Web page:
Samuel Johnson

Richard Graves, in Recollections of some Particulars in the Life of the late William Shenstone (1788) 107-11.

Here, however, I cannot but express my surprise at Dr. Johnson's declared aversion to pastorals in general; a species of poetry which has been cultivated by men of the finest taste in the politest ages of the world. Solomon's Epithalamium is confessedly in that style; Theocritus, the greatest master in that branch, flourished in the refined court of Ptolemy Philadelphus; Virgil in that of Augustus; Pope and Philips wrote pastorals in the beginning of this century, which I am inclined to think our only truly classical or Augustan ate. In short, whether that purity of manners, or those beautiful Arcadian scenes, which are the subject of pastoral poetry, ever really existed or not, the ideas of rural innocence and simplicity are so congenial to the human mind,, in its uncorrupted state, that, in spite of ridicule, they will always please the generality of mankind.

This disrelish of pastoral poetry then, in Dr. Johnson, must probably be ascribed chiefly to the peculiarity of his circumstances and situation in life. Born in the city of Litchfield; confined in his youth, the season of fancy, in a bookseller's shop in Birmingham; after a short stay in the university, transplanted to the metropolis, there drudging for the press, and hackneyed in the ways of men, what leisure, or inclination could such a man have to attend to or study the beauties of nature, and the pleasures of a country life?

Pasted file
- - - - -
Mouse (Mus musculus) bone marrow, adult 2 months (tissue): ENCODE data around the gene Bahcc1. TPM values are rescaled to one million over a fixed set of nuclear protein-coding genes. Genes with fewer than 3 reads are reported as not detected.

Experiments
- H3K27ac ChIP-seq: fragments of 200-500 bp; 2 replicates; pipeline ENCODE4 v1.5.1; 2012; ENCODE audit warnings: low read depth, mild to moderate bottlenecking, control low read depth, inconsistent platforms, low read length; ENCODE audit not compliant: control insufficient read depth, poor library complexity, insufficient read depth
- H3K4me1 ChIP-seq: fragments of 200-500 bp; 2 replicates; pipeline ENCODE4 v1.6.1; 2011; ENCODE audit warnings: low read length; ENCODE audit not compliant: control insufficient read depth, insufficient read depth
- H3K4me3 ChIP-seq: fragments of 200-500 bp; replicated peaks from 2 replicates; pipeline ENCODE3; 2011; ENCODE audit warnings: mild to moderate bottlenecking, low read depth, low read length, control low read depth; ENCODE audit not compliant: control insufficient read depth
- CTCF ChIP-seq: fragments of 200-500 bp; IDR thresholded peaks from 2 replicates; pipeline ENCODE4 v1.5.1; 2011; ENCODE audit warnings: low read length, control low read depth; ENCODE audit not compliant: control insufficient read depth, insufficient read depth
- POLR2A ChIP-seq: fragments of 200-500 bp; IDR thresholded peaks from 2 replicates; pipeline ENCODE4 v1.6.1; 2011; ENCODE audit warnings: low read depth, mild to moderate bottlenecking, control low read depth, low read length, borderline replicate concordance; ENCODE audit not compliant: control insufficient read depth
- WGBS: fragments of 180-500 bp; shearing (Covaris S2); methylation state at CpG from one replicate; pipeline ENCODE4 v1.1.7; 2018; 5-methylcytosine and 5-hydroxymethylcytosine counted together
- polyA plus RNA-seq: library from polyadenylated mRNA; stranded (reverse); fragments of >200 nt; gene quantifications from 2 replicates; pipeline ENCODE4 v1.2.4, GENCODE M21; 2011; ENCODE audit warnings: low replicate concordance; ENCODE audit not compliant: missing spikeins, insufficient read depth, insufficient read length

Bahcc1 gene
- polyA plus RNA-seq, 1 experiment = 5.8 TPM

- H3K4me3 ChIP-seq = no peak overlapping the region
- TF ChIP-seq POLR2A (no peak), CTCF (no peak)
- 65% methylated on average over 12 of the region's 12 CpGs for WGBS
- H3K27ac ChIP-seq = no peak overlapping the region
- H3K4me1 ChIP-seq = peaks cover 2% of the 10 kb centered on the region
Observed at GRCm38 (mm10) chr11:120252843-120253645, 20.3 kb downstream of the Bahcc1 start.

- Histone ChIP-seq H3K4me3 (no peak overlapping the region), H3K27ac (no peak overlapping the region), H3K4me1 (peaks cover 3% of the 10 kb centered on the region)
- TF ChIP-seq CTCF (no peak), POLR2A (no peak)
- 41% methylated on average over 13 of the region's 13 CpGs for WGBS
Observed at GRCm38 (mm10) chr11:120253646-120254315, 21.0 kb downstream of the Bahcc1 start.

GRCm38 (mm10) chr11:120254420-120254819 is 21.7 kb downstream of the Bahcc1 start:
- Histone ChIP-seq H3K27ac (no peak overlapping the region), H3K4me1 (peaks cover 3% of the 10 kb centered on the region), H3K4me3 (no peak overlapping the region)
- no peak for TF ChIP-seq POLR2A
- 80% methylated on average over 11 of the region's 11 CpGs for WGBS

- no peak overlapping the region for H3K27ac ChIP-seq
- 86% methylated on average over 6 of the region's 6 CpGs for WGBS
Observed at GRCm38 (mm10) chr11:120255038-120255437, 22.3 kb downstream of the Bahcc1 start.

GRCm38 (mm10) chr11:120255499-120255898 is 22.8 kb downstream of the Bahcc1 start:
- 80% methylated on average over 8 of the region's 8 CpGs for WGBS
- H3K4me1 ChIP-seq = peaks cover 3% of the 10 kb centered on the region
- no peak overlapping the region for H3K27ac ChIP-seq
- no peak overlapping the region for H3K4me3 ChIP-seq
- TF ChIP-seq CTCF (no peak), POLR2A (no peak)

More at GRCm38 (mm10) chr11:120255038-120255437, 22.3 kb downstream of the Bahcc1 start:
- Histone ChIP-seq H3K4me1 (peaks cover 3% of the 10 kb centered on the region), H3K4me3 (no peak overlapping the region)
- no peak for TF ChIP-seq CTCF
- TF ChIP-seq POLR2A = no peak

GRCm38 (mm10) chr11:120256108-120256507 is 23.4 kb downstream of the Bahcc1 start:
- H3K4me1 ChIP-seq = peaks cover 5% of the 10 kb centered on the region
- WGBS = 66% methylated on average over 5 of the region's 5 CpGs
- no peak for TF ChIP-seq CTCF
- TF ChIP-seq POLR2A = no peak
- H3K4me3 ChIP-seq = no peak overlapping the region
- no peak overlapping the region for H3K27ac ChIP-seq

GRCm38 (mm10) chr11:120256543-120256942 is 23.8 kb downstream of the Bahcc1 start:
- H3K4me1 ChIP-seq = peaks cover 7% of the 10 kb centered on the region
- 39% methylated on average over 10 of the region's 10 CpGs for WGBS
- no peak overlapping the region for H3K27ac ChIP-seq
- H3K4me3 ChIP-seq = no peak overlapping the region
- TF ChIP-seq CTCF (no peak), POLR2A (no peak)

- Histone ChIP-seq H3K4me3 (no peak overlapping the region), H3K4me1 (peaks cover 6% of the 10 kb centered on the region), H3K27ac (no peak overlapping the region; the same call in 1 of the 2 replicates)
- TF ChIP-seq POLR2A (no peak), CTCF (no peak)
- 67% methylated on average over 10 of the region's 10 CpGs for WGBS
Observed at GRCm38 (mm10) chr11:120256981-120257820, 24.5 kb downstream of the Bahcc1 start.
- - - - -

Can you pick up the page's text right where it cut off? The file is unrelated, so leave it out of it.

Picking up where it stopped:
In short, without the least intention of detracting from Dr. Johnson's merit in other respects, the learned Doctor's aversion to pastorals, brings to my mind a distich on the horse of a very worth Canon of C. C—, written by a young man in the wantonness of youth:

Bred in HIS paddock, in HIS stable born,
What strange ideas must he have of corn!

Thus parodied:

Bred up in Birmingham, in Litchfield born,
No wonder rural beauties he should scorn.

[Author's note: If what Sir John Hawkins mentions be fact, that Dr. Johnson could not "distinguish objects at any distance," nor consequently enjoy a rural prospect, this may still further account for his dislike of pastoral poetry.]

But the Doctor's violent antipathy to "blank verse" is still more unaccountable, and is the reverse of what one would have expected from a man of his rough, masculine genius, and who is distinguished more by his great sense, than by the delicacy of his taste; and who, one would have thought, should have preferred the majesty of blank verse, and varied pauses, to the jingling of rhyme; "a fault avoided by the learned ancients, both in poetry and prose," as Milton observers.